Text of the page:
3D Printing

Adobe Shows Off Its 3D Future With An Ancient Romano-British Artifact

Whenever a huge company not traditionally associated with 3D printing announces it intends to pursue and promote 3D creativity it send ripples throughout the entire industry, as the rest of the world becomes more aware of these technologies. It happened with eCommerce giant Amazon, and it is now happening with Adobe, the largest graphic design publisher in the world.

Just like with Amazon, Adobe’s entrance into the world of 3D printing is not really an absolute first: the high profile announcements represent the desire for both companies to make their presence in the 3D sphere more official and an endorsement of the potential these technologies hold.

adobe 3d printing eagle

Adobe’s strategy has been a crescendo of added features, starting last June, increasing last August and culminating with a strong presence – together with Stratasys – as a main sponsor at last week’s London 3D Printshow, where a number of artworks were exhibited showing the company’s software colour capabilities.

Some of the most interesting works Adobe participated in, to publicly launch its 3D venture consisted of masterpieces by top 3D artists and designers, one of the most fascinating ones was a 3D printed copy of the Minories Moran Eagle, from the Museum of London Archaeolgy (MoLA), a Romano-British artefact found in 2013, during the digging of foundations for a new boutique hotel near the Tower of London (very close to Old Billngsgate, the venue of the show).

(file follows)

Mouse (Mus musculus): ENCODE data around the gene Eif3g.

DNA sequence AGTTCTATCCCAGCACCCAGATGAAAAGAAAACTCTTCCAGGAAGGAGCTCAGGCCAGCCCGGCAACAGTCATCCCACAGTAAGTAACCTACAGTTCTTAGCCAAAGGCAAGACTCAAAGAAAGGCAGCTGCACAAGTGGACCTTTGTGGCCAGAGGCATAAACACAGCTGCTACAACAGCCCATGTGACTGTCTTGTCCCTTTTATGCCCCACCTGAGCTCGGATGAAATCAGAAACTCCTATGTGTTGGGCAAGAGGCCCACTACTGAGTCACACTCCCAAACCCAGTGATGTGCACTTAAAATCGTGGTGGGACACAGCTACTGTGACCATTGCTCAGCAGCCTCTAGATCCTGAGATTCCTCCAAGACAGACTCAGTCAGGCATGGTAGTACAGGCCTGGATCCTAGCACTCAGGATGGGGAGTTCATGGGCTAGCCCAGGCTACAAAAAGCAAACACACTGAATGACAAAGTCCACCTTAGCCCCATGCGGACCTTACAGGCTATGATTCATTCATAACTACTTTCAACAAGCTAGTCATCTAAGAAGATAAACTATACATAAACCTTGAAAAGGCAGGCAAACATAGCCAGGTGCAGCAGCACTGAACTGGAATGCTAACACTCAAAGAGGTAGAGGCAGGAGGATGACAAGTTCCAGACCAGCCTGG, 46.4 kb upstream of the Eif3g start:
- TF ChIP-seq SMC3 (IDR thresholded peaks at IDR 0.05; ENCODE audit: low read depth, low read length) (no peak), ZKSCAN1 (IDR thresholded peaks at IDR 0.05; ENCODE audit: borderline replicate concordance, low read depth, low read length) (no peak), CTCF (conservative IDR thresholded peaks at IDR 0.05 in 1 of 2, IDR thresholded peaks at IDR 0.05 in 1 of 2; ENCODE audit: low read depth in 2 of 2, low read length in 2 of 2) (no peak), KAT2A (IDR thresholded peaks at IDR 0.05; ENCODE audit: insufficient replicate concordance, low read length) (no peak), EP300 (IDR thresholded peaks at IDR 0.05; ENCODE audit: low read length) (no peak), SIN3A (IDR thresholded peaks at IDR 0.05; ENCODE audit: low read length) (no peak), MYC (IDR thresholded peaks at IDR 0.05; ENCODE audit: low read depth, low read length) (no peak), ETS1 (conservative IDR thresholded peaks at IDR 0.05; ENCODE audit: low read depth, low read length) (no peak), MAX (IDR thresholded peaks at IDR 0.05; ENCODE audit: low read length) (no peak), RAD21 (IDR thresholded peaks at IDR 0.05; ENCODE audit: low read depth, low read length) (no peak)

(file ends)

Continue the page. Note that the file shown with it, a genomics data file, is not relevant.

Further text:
In May 2014, UK based EuroPAC used an Artec Spider scanner to create a perfect virtual replica of the sculpture, which then made it to Adobe’s stand at the show as a perfect physical copy. Starting with this and more 3D printed models of beautiful artifacts from the past, Adobe is planning its 3D future by signing direct partnerships with all the most important global 3D printing services (Sculpteo, iMaterialise, Shapeways, as well as Japan’s DMM.make). The company is also now partnering with Makerbot consumer 3D printing and with Mcor Technologies, one of the few companies to be able to 3D print in the full Photoshop RGB range, for the consumer 3D printing service segment.